4. An apparatus for transporting wafers according to claim 1, wherein said apparatus is a quartz robot blade and said surface roughness is formed by a multiplicity of fused sand particles.
5. An apparatus for transporting wafers according to claim 1, wherein said surface roughness is formed of grooves that are at least 100 μm apart.
6. An apparatus for transporting wafers according to claim 1, wherein said surface roughness is formed of grooves that are between 100 μm and 1000 μm apart.
7. An apparatus for transporting wafers according to claim 1, wherein said surface roughness is formed of grooves that are provided by mechanical abrasion means.
8. An apparatus for transporting wafers according to claim 1, wherein said surface roughness is formed of grooves that are provided by chemical etching means.
9. An apparatus for transporting wafers according to claim 1, wherein said apparatus is a robot blade fabricated of a ceramic or a metallic material.
10. A wafer-transporting blade for transporting wafers into a process chamber comprising:
a generally elongated blade member having a top recessed surface for engaging and holding a wafer securely thereon,
the recessed top surface being surrounded at two ends by two firsts raised peripheral portions and two second raised peripheral portions surrounding the first raised peripheral portions
the first raised peripheral portions being provided with a surface roughness formed by a multiplicity of fused sand particles or by a multiplicity of linear grooves for frictionally engaging a wafer positioned thereon without slippage.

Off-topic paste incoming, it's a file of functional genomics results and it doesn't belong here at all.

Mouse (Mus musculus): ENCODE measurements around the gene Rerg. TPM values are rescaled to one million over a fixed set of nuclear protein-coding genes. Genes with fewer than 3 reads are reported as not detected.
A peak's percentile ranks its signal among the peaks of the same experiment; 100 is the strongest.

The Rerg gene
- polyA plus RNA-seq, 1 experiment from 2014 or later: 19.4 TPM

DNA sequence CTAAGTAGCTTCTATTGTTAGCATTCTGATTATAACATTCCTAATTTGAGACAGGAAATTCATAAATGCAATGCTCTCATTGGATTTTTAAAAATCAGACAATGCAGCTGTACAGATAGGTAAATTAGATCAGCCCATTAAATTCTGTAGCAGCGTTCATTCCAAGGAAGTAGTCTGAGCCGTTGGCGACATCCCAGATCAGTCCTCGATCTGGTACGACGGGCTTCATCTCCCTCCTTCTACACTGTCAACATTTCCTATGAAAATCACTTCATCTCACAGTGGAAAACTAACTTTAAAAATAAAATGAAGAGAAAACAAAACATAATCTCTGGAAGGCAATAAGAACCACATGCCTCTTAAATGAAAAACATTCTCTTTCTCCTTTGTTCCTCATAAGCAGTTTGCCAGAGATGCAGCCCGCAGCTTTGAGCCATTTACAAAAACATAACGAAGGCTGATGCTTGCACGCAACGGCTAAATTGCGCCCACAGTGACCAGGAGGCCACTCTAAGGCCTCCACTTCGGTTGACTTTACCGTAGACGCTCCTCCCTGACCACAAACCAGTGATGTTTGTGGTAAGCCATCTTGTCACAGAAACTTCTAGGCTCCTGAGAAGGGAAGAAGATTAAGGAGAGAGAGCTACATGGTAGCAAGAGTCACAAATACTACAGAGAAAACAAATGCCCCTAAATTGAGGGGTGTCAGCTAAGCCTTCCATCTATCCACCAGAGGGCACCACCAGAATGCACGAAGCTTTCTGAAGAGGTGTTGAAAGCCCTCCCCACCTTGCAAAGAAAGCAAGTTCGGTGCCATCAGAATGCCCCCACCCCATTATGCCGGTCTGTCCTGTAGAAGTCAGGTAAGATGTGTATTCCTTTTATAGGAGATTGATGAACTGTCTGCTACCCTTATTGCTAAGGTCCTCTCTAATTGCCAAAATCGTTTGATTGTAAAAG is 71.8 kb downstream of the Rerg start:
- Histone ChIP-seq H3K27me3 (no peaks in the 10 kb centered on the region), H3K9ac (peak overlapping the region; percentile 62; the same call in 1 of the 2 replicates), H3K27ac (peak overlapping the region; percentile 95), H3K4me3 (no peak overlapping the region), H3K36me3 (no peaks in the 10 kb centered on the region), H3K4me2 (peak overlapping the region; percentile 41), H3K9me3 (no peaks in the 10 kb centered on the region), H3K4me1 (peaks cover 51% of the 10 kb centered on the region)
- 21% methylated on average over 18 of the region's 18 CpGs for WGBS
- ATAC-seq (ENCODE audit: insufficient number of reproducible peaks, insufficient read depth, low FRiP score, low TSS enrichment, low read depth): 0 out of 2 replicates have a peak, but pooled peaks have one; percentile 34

11. A wafer-transporting blade for transporting wafers into a process chamber according to claim 10, wherein said blade is a robot blade for a rapid thermal processing chamber.
12. A wafer-transporting blade for transporting wafers into a process chamber according to claim 10, wherein said generally elongated blade is a rectangular-shaped, member.
13. A wafer-transporting blade for transporting wafers into a process chamber according to claim 10, wherein said surface roughness is provided by fusing a multiplicity of sand particles to a blade made of quartz.
14. A wafer-transporting blade for transporting wafers into a process chamber according to claim 10, wherein said blade is fabricated of a ceramic material.